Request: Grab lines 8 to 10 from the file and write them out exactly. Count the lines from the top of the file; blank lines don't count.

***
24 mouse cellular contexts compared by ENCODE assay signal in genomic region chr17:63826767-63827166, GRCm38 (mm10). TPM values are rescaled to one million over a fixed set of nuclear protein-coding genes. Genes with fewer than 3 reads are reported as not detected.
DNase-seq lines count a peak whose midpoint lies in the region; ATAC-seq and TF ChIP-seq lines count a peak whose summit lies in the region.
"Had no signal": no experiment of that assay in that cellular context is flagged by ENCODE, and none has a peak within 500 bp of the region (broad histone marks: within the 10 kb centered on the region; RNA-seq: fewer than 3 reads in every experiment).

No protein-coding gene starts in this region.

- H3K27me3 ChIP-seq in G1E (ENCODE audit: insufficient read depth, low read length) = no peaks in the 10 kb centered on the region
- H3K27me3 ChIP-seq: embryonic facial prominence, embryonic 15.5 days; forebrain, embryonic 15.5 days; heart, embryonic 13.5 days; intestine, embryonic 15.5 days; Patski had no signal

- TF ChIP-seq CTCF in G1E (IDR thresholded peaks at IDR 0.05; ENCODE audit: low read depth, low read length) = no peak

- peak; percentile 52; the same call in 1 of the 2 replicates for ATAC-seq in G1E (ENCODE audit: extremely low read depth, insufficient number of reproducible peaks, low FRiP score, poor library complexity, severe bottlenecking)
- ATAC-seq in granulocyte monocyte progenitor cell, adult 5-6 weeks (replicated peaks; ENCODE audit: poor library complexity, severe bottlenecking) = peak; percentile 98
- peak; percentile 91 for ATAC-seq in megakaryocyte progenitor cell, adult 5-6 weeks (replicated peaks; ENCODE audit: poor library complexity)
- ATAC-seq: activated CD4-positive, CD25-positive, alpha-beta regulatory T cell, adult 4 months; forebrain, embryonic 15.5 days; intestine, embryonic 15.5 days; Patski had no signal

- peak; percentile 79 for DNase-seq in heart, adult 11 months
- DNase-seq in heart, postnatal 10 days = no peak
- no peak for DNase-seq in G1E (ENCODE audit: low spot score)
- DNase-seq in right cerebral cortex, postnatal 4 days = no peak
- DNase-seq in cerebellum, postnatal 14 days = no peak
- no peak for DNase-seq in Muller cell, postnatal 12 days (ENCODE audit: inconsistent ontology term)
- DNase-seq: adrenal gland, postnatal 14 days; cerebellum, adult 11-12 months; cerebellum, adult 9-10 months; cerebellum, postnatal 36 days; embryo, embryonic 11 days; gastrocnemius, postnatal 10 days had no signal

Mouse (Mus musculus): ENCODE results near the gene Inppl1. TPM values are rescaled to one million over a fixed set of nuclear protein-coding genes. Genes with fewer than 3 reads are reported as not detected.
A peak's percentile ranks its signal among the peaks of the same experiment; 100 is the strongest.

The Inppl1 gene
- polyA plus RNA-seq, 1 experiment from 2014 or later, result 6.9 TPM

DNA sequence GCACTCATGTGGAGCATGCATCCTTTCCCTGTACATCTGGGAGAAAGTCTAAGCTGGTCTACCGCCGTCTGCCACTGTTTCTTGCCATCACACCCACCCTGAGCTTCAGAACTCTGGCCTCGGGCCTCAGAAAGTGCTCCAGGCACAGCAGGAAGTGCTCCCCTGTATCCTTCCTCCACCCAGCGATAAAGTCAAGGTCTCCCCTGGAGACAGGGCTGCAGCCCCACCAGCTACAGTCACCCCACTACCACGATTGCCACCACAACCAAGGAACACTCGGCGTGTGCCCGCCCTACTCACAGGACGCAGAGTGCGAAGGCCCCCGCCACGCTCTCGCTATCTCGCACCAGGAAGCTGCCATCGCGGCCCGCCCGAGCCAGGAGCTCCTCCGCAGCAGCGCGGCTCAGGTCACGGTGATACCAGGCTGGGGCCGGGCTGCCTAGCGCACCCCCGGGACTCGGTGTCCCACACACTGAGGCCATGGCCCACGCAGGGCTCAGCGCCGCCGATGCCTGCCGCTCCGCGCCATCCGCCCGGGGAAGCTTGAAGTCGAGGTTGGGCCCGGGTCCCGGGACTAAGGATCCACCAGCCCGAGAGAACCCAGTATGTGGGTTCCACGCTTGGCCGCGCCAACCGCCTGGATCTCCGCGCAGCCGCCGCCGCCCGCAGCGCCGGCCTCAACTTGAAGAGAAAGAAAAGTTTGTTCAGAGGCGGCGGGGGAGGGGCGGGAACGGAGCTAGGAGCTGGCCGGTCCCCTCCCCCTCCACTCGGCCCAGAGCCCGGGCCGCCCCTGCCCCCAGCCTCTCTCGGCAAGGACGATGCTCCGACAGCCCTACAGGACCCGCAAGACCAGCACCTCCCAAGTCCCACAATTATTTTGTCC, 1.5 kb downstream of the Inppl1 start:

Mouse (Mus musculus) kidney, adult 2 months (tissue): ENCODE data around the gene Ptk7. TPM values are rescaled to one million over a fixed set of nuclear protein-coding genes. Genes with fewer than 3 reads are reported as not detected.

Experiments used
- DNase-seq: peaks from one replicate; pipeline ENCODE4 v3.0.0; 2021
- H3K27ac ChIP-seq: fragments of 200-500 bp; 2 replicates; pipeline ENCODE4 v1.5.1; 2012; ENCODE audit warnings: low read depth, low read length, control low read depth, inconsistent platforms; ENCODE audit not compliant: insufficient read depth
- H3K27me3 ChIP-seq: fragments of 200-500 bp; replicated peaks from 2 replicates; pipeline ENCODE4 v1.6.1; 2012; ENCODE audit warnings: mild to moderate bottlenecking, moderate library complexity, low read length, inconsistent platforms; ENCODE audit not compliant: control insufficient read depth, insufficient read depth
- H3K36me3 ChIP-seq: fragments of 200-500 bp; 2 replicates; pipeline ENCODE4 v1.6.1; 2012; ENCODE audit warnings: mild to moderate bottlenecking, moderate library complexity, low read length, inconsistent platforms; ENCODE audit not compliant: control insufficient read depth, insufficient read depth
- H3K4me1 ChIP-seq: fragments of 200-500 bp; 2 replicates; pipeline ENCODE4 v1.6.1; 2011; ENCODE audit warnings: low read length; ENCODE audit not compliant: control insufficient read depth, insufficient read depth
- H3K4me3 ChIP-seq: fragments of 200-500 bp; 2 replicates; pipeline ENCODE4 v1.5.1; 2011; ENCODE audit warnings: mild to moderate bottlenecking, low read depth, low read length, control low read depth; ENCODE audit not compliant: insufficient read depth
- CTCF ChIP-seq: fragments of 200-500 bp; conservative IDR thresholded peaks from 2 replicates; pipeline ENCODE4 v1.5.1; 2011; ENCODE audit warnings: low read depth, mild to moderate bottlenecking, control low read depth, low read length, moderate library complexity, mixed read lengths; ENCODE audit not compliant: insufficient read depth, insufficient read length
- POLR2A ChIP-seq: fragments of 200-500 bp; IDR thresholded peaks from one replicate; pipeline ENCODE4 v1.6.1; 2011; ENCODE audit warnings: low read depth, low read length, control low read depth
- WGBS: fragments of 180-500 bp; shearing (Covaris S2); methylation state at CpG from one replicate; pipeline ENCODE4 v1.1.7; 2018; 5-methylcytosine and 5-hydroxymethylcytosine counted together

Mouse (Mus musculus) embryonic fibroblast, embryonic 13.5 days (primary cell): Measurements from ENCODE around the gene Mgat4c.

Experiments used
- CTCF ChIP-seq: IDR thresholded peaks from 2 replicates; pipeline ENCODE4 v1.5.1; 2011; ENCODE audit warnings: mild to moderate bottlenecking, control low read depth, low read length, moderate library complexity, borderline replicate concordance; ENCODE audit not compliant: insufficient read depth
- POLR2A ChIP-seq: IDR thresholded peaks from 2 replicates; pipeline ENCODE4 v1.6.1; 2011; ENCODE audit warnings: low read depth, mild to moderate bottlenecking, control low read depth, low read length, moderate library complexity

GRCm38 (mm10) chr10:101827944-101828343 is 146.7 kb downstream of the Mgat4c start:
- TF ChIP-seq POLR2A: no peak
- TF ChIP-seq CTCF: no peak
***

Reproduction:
- peak; percentile 52; the same call in 1 of the 2 replicates for ATAC-seq in G1E (ENCODE audit: extremely low read depth, insufficient number of reproducible peaks, low FRiP score, poor library complexity, severe bottlenecking)
- ATAC-seq in granulocyte monocyte progenitor cell, adult 5-6 weeks (replicated peaks; ENCODE audit: poor library complexity, severe bottlenecking) = peak; percentile 98
- peak; percentile 91 for ATAC-seq in megakaryocyte progenitor cell, adult 5-6 weeks (replicated peaks; ENCODE audit: poor library complexity)